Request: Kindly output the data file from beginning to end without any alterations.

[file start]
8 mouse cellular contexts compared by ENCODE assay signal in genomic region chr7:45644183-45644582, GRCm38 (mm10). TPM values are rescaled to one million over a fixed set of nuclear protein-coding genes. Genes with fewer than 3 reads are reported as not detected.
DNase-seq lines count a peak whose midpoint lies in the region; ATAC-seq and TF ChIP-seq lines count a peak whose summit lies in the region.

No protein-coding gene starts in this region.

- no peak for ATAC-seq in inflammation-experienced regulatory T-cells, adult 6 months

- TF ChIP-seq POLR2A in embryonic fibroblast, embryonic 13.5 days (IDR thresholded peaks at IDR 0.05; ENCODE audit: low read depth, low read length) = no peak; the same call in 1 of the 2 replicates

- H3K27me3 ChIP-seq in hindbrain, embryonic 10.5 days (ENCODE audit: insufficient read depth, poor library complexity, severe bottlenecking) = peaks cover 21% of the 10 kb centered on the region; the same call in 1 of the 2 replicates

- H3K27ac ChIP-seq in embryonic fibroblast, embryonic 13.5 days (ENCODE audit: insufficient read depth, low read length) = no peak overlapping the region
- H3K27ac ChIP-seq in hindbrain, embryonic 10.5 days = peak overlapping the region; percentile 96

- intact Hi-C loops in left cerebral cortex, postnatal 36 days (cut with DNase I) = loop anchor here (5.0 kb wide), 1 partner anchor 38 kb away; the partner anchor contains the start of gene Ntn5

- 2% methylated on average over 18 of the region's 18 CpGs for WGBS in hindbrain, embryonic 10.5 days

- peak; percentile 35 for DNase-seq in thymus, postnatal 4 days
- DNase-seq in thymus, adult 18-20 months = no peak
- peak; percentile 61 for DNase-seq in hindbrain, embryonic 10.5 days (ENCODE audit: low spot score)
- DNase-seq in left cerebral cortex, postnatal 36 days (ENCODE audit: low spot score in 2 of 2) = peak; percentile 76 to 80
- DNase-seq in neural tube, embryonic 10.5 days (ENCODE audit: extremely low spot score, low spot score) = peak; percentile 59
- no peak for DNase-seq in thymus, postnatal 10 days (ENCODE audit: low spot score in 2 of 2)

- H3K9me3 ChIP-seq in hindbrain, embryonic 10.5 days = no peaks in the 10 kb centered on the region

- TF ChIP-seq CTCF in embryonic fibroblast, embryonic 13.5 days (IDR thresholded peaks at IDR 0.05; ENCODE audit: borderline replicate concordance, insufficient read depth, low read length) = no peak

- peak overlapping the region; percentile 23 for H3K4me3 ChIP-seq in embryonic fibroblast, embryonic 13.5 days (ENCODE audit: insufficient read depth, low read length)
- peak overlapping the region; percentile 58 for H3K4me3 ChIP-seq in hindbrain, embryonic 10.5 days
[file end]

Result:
8 mouse cellular contexts compared by ENCODE assay signal in genomic region chr7:45644183-45644582, GRCm38 (mm10). TPM values are rescaled to one million over a fixed set of nuclear protein-coding genes. Genes with fewer than 3 reads are reported as not detected.
DNase-seq lines count a peak whose midpoint lies in the region; ATAC-seq and TF ChIP-seq lines count a peak whose summit lies in the region.

No protein-coding gene starts in this region.

- no peak for ATAC-seq in inflammation-experienced regulatory T-cells, adult 6 months

- TF ChIP-seq POLR2A in embryonic fibroblast, embryonic 13.5 days (IDR thresholded peaks at IDR 0.05; ENCODE audit: low read depth, low read length) = no peak; the same call in 1 of the 2 replicates

- H3K27me3 ChIP-seq in hindbrain, embryonic 10.5 days (ENCODE audit: insufficient read depth, poor library complexity, severe bottlenecking) = peaks cover 21% of the 10 kb centered on the region; the same call in 1 of the 2 replicates

- H3K27ac ChIP-seq in embryonic fibroblast, embryonic 13.5 days (ENCODE audit: insufficient read depth, low read length) = no peak overlapping the region
- H3K27ac ChIP-seq in hindbrain, embryonic 10.5 days = peak overlapping the region; percentile 96

- intact Hi-C loops in left cerebral cortex, postnatal 36 days (cut with DNase I) = loop anchor here (5.0 kb wide), 1 partner anchor 38 kb away; the partner anchor contains the start of gene Ntn5

- 2% methylated on average over 18 of the region's 18 CpGs for WGBS in hindbrain, embryonic 10.5 days

- peak; percentile 35 for DNase-seq in thymus, postnatal 4 days
- DNase-seq in thymus, adult 18-20 months = no peak
- peak; percentile 61 for DNase-seq in hindbrain, embryonic 10.5 days (ENCODE audit: low spot score)
- DNase-seq in left cerebral cortex, postnatal 36 days (ENCODE audit: low spot score in 2 of 2) = peak; percentile 76 to 80
- DNase-seq in neural tube, embryonic 10.5 days (ENCODE audit: extremely low spot score, low spot score) = peak; percentile 59
- no peak for DNase-seq in thymus, postnatal 10 days (ENCODE audit: low spot score in 2 of 2)

- H3K9me3 ChIP-seq in hindbrain, embryonic 10.5 days = no peaks in the 10 kb centered on the region

- TF ChIP-seq CTCF in embryonic fibroblast, embryonic 13.5 days (IDR thresholded peaks at IDR 0.05; ENCODE audit: borderline replicate concordance, insufficient read depth, low read length) = no peak

- peak overlapping the region; percentile 23 for H3K4me3 ChIP-seq in embryonic fibroblast, embryonic 13.5 days (ENCODE audit: insufficient read depth, low read length)
- peak overlapping the region; percentile 58 for H3K4me3 ChIP-seq in hindbrain, embryonic 10.5 days